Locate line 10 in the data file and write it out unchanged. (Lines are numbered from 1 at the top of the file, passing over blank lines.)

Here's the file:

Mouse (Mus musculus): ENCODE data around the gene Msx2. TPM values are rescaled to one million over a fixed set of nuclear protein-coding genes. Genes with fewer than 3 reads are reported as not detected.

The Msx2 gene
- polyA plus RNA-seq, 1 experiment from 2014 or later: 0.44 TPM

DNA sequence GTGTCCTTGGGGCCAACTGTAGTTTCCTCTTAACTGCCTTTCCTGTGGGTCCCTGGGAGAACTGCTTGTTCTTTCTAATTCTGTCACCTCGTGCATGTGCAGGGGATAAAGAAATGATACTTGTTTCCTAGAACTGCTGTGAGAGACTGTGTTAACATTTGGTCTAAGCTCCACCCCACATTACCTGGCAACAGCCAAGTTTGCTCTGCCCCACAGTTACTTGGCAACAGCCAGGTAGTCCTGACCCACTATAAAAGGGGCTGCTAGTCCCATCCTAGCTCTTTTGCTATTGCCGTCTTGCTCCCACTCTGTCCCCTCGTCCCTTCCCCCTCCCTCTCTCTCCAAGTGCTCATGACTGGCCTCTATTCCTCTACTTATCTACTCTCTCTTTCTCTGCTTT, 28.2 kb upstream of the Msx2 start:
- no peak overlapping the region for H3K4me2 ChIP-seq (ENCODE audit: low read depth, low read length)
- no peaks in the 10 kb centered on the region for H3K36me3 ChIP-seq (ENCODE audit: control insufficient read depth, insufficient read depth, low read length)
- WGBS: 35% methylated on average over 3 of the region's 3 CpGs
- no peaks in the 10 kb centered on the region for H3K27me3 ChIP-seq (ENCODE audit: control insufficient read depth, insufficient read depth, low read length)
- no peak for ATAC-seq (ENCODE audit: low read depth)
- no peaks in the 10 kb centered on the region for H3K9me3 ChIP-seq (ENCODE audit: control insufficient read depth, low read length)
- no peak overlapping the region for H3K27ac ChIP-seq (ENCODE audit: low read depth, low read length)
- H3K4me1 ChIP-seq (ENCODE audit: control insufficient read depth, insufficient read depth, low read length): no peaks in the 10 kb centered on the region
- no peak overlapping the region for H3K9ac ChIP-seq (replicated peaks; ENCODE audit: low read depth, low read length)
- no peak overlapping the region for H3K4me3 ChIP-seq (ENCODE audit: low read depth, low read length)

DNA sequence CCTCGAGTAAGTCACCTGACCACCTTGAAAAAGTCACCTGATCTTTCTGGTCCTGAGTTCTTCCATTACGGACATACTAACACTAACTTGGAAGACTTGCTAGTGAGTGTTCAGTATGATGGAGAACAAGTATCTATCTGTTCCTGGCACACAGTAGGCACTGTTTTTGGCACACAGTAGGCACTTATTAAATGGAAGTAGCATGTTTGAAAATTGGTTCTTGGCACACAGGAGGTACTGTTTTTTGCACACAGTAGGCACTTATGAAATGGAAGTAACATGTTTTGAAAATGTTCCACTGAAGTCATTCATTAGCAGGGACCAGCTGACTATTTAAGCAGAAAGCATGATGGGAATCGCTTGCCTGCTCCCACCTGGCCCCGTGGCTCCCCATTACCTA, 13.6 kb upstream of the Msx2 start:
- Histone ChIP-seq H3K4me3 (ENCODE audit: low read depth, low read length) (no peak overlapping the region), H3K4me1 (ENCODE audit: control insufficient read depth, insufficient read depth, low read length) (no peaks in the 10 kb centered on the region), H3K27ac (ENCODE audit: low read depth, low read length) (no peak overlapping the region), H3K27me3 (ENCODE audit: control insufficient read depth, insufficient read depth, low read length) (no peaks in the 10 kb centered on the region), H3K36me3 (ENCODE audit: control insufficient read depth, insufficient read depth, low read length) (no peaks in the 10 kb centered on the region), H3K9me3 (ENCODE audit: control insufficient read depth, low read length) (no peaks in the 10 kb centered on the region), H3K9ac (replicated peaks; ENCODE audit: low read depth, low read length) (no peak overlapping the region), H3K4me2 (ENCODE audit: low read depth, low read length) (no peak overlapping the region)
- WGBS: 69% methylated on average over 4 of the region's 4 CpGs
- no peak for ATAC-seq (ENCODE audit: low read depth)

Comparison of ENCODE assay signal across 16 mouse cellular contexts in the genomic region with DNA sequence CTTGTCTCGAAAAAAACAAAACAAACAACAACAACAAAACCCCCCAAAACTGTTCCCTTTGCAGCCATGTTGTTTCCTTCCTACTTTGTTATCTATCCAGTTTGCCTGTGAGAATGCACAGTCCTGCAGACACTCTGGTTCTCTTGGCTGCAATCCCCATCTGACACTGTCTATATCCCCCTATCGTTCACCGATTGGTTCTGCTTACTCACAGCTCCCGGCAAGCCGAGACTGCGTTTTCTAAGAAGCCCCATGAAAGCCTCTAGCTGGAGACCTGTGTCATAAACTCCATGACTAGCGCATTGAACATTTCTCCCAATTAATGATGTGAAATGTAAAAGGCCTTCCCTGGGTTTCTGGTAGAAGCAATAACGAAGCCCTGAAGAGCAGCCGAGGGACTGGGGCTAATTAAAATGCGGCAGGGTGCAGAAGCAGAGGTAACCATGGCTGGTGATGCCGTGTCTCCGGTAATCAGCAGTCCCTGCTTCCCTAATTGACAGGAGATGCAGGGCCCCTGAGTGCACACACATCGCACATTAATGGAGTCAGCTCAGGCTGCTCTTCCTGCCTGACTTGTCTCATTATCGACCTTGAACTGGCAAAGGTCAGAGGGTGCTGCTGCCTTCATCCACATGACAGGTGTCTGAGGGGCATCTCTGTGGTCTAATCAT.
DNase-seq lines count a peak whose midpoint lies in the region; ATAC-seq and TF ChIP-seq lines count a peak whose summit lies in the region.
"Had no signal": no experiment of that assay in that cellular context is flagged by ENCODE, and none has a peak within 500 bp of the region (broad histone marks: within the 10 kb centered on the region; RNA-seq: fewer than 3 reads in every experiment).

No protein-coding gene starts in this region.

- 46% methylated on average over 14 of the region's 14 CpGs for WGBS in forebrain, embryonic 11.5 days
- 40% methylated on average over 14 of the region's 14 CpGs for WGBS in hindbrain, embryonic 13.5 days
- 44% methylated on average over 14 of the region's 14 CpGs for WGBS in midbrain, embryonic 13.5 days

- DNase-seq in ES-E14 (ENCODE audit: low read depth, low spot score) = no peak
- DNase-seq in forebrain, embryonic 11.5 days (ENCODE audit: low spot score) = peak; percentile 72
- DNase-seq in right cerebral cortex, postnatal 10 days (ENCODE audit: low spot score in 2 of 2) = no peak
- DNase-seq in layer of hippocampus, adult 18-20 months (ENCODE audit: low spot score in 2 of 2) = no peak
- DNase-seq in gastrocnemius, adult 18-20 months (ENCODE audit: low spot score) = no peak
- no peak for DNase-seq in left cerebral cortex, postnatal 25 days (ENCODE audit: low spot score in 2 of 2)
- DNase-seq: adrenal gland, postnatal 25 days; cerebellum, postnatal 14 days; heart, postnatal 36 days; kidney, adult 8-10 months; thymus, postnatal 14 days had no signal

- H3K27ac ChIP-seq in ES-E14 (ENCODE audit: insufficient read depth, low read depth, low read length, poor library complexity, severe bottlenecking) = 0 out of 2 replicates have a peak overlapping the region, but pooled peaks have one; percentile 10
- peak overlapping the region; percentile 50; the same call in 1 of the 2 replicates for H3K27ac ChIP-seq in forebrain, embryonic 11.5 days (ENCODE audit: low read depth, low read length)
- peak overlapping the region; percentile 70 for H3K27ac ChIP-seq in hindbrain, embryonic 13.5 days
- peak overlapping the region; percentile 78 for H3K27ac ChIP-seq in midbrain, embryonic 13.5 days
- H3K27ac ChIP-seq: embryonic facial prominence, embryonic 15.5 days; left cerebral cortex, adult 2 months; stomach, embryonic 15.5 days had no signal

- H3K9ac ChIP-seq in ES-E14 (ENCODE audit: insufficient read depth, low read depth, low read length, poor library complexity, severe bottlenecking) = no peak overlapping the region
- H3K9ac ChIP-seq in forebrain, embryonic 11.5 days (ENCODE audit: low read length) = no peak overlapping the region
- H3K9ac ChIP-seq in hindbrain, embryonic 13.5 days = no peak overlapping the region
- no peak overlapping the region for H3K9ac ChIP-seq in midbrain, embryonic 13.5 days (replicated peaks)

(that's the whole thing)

- no peaks in the 10 kb centered on the region for H3K9me3 ChIP-seq (ENCODE audit: control insufficient read depth, low read length)